either take action or respond to your letter within 20 business days of
receiving your correspondence. Furthermore, the lender has 60 business days
from the date of receipt of the request to either correct the problem and give
the borrower notice that the problem has been corrected, or give reasons in
writing why the account is correct or the information requested by the borrower
is unavailable. The lender is required to conduct an investigation before it
responds to your letter.
added incentives to make sure that lenders would comply with this new law. If a
lender violates the law, an individual consumer can recover any actual damages,
and any additional damages that a court might allow if the court finds that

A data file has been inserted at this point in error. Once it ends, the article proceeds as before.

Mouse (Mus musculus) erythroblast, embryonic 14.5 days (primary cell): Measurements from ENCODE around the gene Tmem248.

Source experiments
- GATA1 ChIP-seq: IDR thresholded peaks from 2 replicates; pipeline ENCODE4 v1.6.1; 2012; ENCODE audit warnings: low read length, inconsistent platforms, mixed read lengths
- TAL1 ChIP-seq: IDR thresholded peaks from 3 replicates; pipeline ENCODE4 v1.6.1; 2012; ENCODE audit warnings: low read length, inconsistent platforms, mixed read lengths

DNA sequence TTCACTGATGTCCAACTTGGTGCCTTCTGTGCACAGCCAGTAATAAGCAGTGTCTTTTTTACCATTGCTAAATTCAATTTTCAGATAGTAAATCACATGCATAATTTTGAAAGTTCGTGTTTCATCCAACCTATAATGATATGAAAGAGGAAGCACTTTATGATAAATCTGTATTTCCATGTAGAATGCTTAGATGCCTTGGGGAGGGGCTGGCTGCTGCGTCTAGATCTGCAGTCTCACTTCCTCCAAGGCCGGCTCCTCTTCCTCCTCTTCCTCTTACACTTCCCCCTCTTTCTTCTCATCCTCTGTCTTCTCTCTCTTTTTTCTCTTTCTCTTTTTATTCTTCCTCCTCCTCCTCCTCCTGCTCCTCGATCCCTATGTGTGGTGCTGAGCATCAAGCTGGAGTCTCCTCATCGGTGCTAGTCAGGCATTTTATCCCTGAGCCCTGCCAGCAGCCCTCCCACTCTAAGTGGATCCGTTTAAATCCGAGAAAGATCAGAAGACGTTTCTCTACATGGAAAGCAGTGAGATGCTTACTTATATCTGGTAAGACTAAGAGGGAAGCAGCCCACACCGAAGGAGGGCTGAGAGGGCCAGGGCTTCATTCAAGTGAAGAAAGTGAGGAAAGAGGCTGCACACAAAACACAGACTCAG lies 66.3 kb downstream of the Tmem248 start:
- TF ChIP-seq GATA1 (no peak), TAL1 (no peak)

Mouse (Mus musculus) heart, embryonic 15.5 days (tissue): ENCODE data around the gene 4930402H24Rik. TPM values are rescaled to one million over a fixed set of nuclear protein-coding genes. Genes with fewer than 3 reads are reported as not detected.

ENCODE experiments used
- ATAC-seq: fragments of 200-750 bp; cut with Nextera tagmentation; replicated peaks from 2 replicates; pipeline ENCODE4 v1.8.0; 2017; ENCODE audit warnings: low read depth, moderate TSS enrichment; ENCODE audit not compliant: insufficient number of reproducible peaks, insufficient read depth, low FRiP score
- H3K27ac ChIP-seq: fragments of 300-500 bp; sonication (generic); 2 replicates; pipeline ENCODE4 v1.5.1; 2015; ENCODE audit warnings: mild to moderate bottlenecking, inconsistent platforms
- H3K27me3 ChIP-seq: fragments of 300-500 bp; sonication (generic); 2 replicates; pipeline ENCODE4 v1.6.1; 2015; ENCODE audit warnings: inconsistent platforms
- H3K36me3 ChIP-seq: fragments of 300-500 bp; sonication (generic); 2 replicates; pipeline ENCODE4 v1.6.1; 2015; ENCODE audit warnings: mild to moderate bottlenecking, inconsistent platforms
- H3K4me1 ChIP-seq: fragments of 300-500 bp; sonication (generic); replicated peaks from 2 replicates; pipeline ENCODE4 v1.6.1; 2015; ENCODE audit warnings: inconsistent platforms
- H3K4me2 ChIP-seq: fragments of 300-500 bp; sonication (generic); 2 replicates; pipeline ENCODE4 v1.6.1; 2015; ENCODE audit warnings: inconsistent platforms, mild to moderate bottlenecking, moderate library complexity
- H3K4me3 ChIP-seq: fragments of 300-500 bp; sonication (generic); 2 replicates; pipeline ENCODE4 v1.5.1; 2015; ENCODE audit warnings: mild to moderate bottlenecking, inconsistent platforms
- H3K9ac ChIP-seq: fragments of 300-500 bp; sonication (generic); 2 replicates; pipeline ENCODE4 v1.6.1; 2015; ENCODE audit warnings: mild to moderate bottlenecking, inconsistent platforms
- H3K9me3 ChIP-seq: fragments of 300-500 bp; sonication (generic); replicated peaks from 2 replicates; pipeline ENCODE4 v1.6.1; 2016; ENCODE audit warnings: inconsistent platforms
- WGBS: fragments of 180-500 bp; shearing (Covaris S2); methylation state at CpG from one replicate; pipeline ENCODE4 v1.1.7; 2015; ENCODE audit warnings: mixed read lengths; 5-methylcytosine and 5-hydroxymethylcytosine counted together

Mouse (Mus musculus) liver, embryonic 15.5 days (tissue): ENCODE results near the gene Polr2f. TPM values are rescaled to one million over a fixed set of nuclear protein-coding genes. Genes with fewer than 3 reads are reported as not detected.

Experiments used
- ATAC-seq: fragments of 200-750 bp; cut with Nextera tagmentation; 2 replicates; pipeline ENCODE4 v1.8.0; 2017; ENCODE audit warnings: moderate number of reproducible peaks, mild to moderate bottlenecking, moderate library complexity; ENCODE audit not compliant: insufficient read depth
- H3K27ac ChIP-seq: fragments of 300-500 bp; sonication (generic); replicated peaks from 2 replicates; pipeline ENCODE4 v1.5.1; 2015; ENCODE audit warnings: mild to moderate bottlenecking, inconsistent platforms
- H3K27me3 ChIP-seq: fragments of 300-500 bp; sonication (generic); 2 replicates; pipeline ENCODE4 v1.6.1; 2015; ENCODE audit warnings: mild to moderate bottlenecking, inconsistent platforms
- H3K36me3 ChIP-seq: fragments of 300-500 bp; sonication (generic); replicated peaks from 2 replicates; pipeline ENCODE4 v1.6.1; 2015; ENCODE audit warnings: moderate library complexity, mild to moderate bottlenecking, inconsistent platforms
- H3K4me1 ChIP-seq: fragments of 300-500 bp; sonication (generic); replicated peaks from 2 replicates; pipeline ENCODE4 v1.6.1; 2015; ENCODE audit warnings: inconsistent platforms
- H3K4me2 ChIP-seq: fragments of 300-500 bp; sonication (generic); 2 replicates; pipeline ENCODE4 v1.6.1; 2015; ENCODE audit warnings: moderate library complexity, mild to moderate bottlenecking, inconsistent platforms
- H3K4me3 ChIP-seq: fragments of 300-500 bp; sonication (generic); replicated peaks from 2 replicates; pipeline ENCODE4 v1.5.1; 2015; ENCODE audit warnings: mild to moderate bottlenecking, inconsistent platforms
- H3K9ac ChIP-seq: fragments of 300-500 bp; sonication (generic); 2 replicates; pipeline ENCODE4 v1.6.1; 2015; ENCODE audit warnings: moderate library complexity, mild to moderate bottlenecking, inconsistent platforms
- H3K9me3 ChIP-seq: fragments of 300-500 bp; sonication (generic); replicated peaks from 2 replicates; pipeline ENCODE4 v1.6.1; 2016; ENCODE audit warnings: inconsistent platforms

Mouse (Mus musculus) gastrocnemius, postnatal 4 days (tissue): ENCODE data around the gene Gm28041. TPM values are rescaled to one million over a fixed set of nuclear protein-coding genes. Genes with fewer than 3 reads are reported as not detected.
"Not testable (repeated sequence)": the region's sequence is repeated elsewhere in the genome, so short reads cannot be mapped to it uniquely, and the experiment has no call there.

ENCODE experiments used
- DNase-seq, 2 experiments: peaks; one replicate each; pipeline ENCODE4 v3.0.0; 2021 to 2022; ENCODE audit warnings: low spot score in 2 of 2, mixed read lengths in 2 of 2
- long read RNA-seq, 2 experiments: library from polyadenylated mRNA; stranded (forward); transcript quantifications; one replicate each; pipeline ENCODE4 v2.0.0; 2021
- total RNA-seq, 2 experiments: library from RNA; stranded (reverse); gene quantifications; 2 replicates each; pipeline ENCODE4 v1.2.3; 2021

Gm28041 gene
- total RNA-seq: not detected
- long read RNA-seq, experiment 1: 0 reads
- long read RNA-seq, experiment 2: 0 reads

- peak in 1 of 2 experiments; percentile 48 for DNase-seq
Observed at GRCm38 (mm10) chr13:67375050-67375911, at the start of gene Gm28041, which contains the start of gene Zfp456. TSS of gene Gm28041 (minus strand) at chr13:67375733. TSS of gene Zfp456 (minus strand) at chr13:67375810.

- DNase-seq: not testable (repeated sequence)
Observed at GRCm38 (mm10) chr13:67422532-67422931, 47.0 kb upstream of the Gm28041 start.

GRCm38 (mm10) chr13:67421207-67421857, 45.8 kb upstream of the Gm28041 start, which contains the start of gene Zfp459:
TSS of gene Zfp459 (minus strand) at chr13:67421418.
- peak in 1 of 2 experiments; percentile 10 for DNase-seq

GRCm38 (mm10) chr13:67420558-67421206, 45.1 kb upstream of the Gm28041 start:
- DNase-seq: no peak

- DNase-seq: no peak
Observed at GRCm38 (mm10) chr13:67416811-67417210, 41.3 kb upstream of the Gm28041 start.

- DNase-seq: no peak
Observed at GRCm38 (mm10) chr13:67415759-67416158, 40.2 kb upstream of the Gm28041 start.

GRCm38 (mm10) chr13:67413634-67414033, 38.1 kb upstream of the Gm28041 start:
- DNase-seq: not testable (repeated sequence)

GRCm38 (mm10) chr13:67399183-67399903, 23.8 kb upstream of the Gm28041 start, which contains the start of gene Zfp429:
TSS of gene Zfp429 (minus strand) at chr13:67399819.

there is a pattern or practice of non-compliance with the RESPA provisions. The
damages are limited to $1,000.00 per individual consumer. Furthermore, if the
consumer files a lawsuit in court, the court can award reasonable attorney's
fees if the consumer prevails.
obviously technical issues. The bottom line is that you really do not have to
worry about your loan if your current lender sells or transfers your loan to
another lender. Obviously, you want to make absolutely sure that this is not a
scam, and that it is a legitimate transfer. Contact both lenders and make sure
that you have something in writing from both the old and the new lender before
you send your next mortgage payment check.
procedure nowadays is for the borrower to get a joint letter from the old and
the new lender, advising that the loan has been sold and where the monthly
payments should now be sent.
In your situation,
since you have not received a letter from your first lender, you should
continue to pay that lender. But advise the new lender in writing what you are
doing, and I also suggest that you send a copy of your letter to the old
lender, as well as to the consumer protection office of your State's attorney
By Benny L. Kass |